WASHINGTON – When Twitter purged suspicious accounts last month, Arizona Sen. John McCain lost 210,000 followers overnight – but it barely made a dent for McCain, who still had almost 3.2 million followers.
The changes were much the same for the rest of the Arizona delegation, although on a smaller scale, with most lawmakers seeing a drop of less than 1 percent of their followers. And some have rebounded since then, with a few even surpassing their previous totals.
Analysts say that even those lawmakers who lost followers are not likely to see their messaging suffer. As Joseph Garcia put it, the power of the tweet is in the retweet.
“They are more concerned (with) what that message is that they are getting out there, and hoping that it gets repeated again and again and again,” said Garcia, a former political reporter who is now the director of communications and community outreach at the Morrison Institute for Public Policy.
A previous version of this story misidentified the expert quoted in the third graf. Joseph Garcia is director of communication and community impact at ASU’s Morrison Center for Public Policy. The story has been corrected, but clients who used earlier versions should run the correction found here.
Twitter announced on July 11 that it would be deleting inactive accounts it had previously locked when it “detected sudden changes in account behavior,” and if those account holders had not contacted the company. That initial purge took place between July 12 and 13, although Twitter said the cleansing of accounts will be an ongoing effort from now on.
The average Twitter user was expected to see follower numbers drop slightly after the purge, while those with large social media followings – like celebrities, influencers and politicians – would see the highest impact.
That was true for McCain, who had 3.39 million followers before the purge and 3.18 million after, a little more than 6 percent drop.
Sen. Jeff Flake, R-Arizona, saw his followers drop from 588,000 to 583,000, a drop of less than 1 percent that was typical for most of the rest of the delegation.
Rep. Debbie Lesko’s number of followers was unchanged, while Reps. Andy Biggs, R-Gilbert, and Tom O’Halleran, D-Sedona, bucked the trend, with both men seeing slight increases in their Twitter accounts since the purge. Biggs went from about 11,300 to 11,400 followers and O’Halleran getting 39 new followers to land at 7,085 on July 13.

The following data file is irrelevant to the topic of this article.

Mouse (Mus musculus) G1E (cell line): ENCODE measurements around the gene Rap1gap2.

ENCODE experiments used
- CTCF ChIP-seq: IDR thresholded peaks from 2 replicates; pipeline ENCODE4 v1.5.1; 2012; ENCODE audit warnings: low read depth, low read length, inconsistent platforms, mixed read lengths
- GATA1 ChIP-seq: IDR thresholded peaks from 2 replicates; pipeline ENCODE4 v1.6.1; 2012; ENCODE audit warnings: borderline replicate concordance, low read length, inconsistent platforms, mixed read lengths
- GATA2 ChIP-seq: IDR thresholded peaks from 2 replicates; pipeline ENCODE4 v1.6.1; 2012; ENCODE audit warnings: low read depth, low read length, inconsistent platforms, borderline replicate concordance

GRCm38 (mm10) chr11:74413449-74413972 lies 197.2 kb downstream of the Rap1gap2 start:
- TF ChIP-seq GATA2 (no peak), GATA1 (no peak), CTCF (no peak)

-Cronkite News graphic by Dani Coble
Since the purge, however, at least three Arizona lawmakers have rebounded from their drops and now have more followers than they did on July 12. As of Aug. 6, Reps. David Schweikert, R-Fountain Hills, Kyrsten Sinema, D-Phoenix, and Paul Gosar, R-Prescott, saw their followers rise to 100 more, 274 more and 793 more, respectively, than they were before purge.
McCain’s office did not respond to a request for comment on the loss of Twitter followers, but Arizona political analysts say it’s not likely to make a difference to him or to any of the incumbents.
“I think for the candidates or office holders themselves, they are more concerned about the tweet, and their staff worry about the followers,” Garcia said.
Political consultant Jason Rose said the culling of dead accounts might actually be a positive for members of Congress because “it takes people out of circulation who weren’t participating in the first place.”
But Rose said that during election season, like the one we’re in now, a candidate’s social media following can be considered an “early and accurate indicator of success or failure.”
“Absolutely, it’s an early indicator of momentum, and electoral success is usually if not always about momentum,” Rose said. “If you see a candidate who’s treading water, in terms of social media following, probably they’re going to finish in the middle of the pack.”
Garcia said “all parties now recognize the power of social media in terms of directly reaching their constituents, their voters.”
But he noted that many of those who follow a candidate are not registered to vote, which takes “themselves out of the equation of having a direct impact on the outcome of an election.”
“In terms of the purging, I think they are more concerned with voter roster purging then they are Twitter purges,” Garcia said.
-Cronkite News graphic by Dani Coble